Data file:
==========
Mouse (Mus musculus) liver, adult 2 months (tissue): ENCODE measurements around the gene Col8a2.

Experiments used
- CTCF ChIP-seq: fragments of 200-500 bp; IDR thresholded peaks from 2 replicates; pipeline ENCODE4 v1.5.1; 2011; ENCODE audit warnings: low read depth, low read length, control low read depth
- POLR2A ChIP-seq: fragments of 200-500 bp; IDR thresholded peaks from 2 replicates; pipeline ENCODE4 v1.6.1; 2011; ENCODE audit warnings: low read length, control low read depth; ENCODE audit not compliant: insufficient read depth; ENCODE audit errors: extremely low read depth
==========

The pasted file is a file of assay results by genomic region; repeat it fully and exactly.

Mouse (Mus musculus) liver, adult 2 months (tissue): ENCODE measurements around the gene Col8a2.

Experiments used
- CTCF ChIP-seq: fragments of 200-500 bp; IDR thresholded peaks from 2 replicates; pipeline ENCODE4 v1.5.1; 2011; ENCODE audit warnings: low read depth, low read length, control low read depth
- POLR2A ChIP-seq: fragments of 200-500 bp; IDR thresholded peaks from 2 replicates; pipeline ENCODE4 v1.6.1; 2011; ENCODE audit warnings: low read length, control low read depth; ENCODE audit not compliant: insufficient read depth; ENCODE audit errors: extremely low read depth